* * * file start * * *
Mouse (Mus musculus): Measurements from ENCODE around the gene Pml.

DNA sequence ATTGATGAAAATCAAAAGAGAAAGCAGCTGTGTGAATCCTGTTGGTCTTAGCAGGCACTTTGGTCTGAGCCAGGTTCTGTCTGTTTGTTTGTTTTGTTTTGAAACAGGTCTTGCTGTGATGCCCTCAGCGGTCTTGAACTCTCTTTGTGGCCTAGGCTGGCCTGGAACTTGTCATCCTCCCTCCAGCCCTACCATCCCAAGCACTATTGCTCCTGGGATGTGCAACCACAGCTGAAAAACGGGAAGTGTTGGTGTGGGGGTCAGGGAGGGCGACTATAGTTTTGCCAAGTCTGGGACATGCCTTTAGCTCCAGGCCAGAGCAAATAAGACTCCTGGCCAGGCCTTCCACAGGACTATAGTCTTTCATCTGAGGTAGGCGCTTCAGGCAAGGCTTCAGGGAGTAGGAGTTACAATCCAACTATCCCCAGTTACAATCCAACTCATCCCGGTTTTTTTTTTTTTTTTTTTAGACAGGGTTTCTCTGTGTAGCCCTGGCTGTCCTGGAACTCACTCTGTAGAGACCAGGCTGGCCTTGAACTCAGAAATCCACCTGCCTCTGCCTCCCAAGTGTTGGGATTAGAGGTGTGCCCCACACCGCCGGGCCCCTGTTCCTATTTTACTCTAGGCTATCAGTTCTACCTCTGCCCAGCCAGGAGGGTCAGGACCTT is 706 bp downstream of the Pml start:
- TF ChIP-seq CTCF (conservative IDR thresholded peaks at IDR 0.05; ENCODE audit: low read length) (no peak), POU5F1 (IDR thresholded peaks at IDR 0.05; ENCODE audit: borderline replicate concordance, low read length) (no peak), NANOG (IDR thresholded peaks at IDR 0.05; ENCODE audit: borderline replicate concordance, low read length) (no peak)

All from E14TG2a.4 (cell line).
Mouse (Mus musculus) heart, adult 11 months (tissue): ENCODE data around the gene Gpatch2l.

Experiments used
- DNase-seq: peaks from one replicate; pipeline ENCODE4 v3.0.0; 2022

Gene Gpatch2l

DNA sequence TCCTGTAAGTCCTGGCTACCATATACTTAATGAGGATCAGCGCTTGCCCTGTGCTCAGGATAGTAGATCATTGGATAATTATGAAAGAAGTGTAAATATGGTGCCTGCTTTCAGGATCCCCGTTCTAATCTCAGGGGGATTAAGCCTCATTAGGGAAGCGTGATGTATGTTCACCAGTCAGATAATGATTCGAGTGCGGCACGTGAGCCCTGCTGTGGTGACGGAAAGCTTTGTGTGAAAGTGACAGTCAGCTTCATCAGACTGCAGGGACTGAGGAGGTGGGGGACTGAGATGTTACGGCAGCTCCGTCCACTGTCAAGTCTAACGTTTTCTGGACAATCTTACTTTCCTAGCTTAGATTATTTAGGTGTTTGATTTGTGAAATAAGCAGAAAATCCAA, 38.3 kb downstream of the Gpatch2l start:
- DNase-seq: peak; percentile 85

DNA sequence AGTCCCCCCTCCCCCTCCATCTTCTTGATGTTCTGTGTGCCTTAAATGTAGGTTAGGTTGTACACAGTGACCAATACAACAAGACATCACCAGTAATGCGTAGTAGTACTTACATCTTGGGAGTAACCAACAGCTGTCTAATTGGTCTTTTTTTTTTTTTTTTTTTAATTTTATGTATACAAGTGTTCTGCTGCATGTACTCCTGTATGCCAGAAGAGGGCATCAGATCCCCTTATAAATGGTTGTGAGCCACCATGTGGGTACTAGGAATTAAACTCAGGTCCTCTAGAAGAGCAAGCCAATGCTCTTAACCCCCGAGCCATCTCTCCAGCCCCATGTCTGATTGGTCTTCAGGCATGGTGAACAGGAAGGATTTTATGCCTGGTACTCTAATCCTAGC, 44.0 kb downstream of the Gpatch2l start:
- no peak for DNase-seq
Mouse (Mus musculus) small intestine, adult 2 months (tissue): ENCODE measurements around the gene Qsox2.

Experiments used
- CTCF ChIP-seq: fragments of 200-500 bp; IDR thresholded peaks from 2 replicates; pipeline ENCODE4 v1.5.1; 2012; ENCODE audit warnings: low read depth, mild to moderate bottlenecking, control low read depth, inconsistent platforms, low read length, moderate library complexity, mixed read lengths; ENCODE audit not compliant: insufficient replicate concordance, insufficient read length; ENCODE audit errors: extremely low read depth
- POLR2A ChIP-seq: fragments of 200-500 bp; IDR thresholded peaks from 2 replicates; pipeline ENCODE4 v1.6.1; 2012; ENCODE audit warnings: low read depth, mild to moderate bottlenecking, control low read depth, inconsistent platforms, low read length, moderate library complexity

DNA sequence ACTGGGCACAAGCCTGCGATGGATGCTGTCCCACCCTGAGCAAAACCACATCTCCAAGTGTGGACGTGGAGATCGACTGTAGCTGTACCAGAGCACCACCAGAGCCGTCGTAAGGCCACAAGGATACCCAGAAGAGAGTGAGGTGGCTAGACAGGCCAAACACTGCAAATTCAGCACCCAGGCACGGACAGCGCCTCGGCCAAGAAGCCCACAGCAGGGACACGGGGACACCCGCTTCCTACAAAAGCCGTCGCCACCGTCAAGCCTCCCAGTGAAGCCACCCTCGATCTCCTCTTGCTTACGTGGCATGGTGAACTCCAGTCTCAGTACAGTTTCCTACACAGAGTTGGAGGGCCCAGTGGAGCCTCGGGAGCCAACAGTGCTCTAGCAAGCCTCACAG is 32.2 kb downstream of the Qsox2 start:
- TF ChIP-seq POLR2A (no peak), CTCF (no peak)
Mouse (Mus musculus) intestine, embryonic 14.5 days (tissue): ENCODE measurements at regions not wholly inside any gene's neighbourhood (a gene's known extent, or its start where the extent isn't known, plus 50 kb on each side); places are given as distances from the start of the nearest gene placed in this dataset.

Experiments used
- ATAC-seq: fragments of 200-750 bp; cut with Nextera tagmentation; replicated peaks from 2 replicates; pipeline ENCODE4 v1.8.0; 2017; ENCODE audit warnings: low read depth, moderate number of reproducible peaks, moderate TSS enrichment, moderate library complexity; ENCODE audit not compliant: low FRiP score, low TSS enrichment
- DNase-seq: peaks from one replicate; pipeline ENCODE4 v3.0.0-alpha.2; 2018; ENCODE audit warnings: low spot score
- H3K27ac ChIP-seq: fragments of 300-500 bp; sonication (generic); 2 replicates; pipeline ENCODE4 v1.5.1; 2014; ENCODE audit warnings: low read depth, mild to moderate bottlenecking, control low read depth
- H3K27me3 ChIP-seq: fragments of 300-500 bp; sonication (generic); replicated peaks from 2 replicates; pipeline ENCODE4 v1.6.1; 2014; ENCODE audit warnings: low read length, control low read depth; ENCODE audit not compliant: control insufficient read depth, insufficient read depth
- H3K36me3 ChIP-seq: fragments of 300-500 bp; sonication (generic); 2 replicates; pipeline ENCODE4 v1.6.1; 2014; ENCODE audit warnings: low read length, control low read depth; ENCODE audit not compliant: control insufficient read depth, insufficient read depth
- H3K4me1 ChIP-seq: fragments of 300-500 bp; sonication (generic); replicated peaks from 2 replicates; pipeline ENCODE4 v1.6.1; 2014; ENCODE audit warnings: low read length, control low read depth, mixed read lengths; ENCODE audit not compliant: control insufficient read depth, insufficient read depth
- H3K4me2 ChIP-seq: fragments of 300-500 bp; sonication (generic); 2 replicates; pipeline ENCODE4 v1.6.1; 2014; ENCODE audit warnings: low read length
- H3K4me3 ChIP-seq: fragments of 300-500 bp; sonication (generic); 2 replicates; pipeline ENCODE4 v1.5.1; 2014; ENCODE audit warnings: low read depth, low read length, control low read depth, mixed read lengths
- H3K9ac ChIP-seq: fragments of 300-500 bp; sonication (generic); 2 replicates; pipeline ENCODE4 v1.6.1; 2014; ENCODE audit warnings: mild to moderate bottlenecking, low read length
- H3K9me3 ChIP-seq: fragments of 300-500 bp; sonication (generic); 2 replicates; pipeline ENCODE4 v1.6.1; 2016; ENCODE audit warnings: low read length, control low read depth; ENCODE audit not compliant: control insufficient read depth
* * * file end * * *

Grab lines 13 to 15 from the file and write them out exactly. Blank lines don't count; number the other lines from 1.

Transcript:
Mouse (Mus musculus) small intestine, adult 2 months (tissue): ENCODE measurements around the gene Qsox2.

Experiments used
- CTCF ChIP-seq: fragments of 200-500 bp; IDR thresholded peaks from 2 replicates; pipeline ENCODE4 v1.5.1; 2012; ENCODE audit warnings: low read depth, mild to moderate bottlenecking, control low read depth, inconsistent platforms, low read length, moderate library complexity, mixed read lengths; ENCODE audit not compliant: insufficient replicate concordance, insufficient read length; ENCODE audit errors: extremely low read depth